First evidence for Julius Caesar's invasion of Britain discovered by Leicester team

Posted by ap507 at Nov 29, 2017 12:05 AM |
Leicester archaeologists suggest Caesar’s fleet first landed in Pegwell Bay, Isle of Thanet, Kent in 54BC and constructed fort nearby - BBC documentary on 29 November at 9:00PM
  • Ebbsfleet excavation with Pegwell Bay & Ramsgate
  • Ebbsfleet 2016, defensive ditch under excavation
  • Ebbsfleet 2017, entrance under excavation
  • Pilum tip from Ebbsfleet
  • Model of Roman galley (Alba Fucens graffito)
First evidence for Julius Caesar's invasion of Britain discovered by Leicester team

Lidar model of topography of Thanet showing Ebbsfleet

The first evidence for Julius Caesar’s invasion of Britain has been discovered by a team from our School of Archaeology and Ancient History. The findings will be explored as part of the BBC Four’s Digging For Britain on Wednesday 29 November at 9:00PM.

Based on new evidence, the team suggests that the first landing of Julius Caesar’s fleet in Britain took place in 54BC at Pegwell Bay on the Isle of Thanet, the north—east point of Kent.

This location matches Caesar's own account of his landing in 54 BC, with three clues about the topography of the landing site being consistent with him having landed in Pegwell Bay: its visibility from the sea, the existence of a large open bay, and the presence of higher ground nearby.

The project has involved surveys of hillforts that may have been attacked by Caesar, studies in museums of objects that may have been made or buried at the time of the invasions, such as coin hoards, and excavations in Kent.

The project, which is funded by the Leverhulme Trust, was prompted by the discovery of a large defensive ditch in archaeological excavations before a new road was built. The shape of the ditch at Ebbsfleet, a hamlet in Thanet, is very similar to some of the Roman defences at Alésia in France, where the decisive battle in the Gallic War took place in 52 BC.

The size, shape, date of the defences at Ebbsfleet and the presence of iron weapons including a Roman pilum (javelin) all suggest that the site at Ebbsfleet was once a Roman base of 1st century BC date.

The archaeological team suggest the site may be up to 20 hectares in size and it is thought that the main purpose of the fort was to protect the ships of Caesar’s fleet that had been drawn up on to the nearby beach.

Dr Andrew Fitzpatrick, Research Associate from the University of Leicester’s School of Archaeology and Ancient History said: “The site at Ebbsfleet lies on a peninsula that projects from the south-eastern tip of the Isle of Thanet. Thanet has never been considered as a possible landing site before because it was separated from the mainland until the Middle Ages.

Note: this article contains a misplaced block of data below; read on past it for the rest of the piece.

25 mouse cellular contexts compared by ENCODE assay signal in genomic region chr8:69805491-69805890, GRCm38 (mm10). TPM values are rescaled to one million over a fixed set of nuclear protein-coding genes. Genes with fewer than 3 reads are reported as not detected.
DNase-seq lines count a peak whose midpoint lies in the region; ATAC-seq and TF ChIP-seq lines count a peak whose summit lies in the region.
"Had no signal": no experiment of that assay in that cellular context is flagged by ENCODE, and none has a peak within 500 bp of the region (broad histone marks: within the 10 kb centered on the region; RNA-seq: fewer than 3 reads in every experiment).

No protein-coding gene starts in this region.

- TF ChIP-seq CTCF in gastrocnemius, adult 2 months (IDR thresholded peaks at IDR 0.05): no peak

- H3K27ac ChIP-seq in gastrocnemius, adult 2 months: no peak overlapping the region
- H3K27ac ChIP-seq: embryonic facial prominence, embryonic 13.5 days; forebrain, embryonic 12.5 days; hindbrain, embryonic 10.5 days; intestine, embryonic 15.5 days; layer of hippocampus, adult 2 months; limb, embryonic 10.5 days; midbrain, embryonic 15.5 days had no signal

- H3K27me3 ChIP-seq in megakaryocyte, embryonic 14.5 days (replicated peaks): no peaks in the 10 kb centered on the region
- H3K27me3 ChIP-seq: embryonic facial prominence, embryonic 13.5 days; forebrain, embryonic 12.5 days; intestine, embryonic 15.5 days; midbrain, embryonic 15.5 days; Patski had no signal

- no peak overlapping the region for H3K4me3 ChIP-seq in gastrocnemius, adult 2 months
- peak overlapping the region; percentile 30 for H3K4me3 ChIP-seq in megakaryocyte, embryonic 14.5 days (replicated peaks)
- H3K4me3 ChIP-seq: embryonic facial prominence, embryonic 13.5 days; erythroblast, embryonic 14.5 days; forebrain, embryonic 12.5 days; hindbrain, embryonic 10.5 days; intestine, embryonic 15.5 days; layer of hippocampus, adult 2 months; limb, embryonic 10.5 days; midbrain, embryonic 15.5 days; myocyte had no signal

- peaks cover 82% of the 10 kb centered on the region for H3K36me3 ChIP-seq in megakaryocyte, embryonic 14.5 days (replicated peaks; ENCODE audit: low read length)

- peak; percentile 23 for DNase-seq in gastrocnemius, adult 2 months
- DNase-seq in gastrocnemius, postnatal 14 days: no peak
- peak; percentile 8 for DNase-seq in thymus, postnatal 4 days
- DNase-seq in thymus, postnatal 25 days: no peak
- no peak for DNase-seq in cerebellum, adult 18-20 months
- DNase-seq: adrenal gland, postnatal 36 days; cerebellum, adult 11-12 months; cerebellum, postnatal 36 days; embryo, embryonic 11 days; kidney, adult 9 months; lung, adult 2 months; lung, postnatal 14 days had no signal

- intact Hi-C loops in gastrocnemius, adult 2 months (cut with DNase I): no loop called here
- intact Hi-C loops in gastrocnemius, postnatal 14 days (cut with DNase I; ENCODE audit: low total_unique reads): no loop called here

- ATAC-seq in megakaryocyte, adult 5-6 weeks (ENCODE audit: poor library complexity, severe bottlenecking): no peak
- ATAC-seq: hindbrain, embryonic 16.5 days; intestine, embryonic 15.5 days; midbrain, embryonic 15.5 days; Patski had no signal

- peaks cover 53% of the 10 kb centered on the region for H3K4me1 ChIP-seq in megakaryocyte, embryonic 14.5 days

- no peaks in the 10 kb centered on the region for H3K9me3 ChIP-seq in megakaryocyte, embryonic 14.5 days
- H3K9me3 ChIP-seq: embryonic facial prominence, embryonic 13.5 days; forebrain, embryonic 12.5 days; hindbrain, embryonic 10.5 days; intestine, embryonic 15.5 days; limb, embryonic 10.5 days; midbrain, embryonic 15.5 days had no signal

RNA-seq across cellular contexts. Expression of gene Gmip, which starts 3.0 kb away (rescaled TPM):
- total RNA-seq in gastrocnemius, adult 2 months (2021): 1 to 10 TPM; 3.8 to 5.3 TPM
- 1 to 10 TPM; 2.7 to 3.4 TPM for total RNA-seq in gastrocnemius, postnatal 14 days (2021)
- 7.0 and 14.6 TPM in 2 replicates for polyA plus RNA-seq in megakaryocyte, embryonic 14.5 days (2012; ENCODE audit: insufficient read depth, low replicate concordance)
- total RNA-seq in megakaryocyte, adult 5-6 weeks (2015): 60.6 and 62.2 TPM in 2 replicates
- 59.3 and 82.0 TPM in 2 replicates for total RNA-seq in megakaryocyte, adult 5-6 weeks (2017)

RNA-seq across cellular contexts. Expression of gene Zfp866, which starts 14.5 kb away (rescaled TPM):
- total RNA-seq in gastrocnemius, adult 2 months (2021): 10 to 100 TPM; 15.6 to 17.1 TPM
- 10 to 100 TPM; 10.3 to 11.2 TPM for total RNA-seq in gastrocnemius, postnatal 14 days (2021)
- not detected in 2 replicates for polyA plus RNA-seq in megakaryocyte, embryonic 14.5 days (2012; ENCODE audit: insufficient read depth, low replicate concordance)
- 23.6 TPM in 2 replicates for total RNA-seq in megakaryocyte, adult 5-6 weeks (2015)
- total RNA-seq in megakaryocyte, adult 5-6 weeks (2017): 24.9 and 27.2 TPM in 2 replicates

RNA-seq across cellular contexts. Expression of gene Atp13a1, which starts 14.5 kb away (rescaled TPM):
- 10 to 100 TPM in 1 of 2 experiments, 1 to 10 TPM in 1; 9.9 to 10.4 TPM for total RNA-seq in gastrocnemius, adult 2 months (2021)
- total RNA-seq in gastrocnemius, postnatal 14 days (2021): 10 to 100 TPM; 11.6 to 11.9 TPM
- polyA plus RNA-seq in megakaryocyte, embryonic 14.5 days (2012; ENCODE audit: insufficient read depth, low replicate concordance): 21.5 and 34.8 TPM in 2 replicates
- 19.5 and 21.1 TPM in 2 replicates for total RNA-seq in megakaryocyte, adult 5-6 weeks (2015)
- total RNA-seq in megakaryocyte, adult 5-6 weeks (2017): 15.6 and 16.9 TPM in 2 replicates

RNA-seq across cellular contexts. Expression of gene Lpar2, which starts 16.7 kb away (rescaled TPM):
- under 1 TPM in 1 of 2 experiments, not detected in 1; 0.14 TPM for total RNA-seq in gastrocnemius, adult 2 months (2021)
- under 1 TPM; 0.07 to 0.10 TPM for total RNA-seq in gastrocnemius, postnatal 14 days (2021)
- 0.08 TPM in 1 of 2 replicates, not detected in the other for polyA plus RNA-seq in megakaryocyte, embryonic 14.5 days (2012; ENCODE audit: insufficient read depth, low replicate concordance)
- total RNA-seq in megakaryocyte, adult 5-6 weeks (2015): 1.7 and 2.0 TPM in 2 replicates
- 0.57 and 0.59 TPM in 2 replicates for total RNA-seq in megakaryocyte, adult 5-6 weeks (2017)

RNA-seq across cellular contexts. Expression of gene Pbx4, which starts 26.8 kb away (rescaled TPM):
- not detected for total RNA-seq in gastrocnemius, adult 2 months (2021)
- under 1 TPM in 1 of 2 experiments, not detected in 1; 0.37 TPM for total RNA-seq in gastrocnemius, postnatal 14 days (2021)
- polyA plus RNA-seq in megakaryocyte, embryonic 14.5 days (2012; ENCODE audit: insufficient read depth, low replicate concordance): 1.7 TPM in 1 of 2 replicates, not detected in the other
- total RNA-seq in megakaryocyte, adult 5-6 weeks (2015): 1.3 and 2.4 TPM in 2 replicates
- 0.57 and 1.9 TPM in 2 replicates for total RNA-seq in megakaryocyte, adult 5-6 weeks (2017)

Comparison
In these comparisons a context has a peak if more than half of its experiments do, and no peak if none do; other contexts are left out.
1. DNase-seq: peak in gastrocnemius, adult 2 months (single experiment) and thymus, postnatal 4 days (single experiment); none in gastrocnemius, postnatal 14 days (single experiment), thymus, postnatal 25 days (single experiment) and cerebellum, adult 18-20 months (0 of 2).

“However, it is not known how big the Channel that separated it from the mainland (the Wantsum Channel) was. The Wantsum Channel was clearly not a significant barrier to people of Thanet during the Iron Age and it certainly would not have been a major challenge to the engineering capabilities of the Roman army.”

The team also suggests that Caesar’s impact in Britain had long-standing effects which were seen almost 100 years later during Claudius’s invasion of Britain.

Professor Colin Haselgrove, the principal investigator for the project from the University of Leicester, explained: “It seems likely that the treaties set up by Caesar formed the basis for alliances between Rome and British royal families. This eventually resulted in the leading rulers of south-east England becoming client kings of Rome. Almost 100 years after Caesar, in AD 43 the emperor Claudius invaded Britain. The conquest of south-east England seems to have been rapid, probably because the kings in this region were already allied to Rome.

“This was the beginning of the permanent Roman occupation of Britain, which included Wales and some of Scotland, and lasted for almost 400 years, suggesting that Claudius later exploited Caesar's legacy.”

The fieldwork for the project has been carried out by volunteers organised by the Community Archaeologist of Kent County Council who worked in partnership with the University of Leicester. The project was also supported by staff from the University of Leicester Archaeological Services (ULAS).

The findings will be explored further as part of the BBC Four’s Digging For Britain. The East episode, in which the Ebbsfleet site appears, will be the second programme in the series, and will be broadcast on Wednesday 29 November 2017 at 9:00PM.

The research has been extensively covered by high impact media, including The BBC, The Guardian, The Times, The Telegraph, The Independent, The MetroThe Sun, The Huffington Post, The Daily Mail, The Express and Heritage Daily.